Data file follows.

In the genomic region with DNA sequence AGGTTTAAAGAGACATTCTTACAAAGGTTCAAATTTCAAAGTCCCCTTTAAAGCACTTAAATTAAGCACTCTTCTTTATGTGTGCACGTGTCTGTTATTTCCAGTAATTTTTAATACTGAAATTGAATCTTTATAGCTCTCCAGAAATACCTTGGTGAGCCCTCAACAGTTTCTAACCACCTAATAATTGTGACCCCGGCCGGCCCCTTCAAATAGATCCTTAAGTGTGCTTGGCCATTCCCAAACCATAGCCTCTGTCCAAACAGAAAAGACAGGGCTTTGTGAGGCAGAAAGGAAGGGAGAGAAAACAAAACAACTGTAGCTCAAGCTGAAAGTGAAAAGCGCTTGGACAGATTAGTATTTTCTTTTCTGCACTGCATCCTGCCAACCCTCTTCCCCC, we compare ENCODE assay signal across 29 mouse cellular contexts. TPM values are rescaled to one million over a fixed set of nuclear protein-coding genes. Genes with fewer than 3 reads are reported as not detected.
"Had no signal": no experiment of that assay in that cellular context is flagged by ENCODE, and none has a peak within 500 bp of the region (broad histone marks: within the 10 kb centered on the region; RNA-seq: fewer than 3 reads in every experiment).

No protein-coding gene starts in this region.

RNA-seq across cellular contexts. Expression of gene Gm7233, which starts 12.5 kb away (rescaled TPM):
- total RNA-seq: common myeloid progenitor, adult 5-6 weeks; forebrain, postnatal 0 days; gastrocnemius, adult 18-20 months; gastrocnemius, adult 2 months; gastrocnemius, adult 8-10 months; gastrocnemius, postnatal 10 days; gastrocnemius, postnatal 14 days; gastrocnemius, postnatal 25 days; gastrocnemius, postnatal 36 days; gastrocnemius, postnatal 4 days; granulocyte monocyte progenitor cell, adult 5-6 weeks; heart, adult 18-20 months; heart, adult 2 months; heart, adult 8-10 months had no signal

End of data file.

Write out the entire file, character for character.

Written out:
In the genomic region with DNA sequence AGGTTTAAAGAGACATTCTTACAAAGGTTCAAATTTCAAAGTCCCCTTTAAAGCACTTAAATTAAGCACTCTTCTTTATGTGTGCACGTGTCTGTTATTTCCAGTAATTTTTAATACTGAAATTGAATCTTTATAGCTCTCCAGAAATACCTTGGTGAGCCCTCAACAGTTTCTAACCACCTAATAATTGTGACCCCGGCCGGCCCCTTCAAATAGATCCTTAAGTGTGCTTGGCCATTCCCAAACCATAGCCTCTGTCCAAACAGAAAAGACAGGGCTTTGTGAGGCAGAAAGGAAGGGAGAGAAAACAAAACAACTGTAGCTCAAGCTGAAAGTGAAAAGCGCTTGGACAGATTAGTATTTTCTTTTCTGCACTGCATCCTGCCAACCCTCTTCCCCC, we compare ENCODE assay signal across 29 mouse cellular contexts. TPM values are rescaled to one million over a fixed set of nuclear protein-coding genes. Genes with fewer than 3 reads are reported as not detected.
"Had no signal": no experiment of that assay in that cellular context is flagged by ENCODE, and none has a peak within 500 bp of the region (broad histone marks: within the 10 kb centered on the region; RNA-seq: fewer than 3 reads in every experiment).

No protein-coding gene starts in this region.

RNA-seq across cellular contexts. Expression of gene Gm7233, which starts 12.5 kb away (rescaled TPM):
- total RNA-seq: common myeloid progenitor, adult 5-6 weeks; forebrain, postnatal 0 days; gastrocnemius, adult 18-20 months; gastrocnemius, adult 2 months; gastrocnemius, adult 8-10 months; gastrocnemius, postnatal 10 days; gastrocnemius, postnatal 14 days; gastrocnemius, postnatal 25 days; gastrocnemius, postnatal 36 days; gastrocnemius, postnatal 4 days; granulocyte monocyte progenitor cell, adult 5-6 weeks; heart, adult 18-20 months; heart, adult 2 months; heart, adult 8-10 months had no signal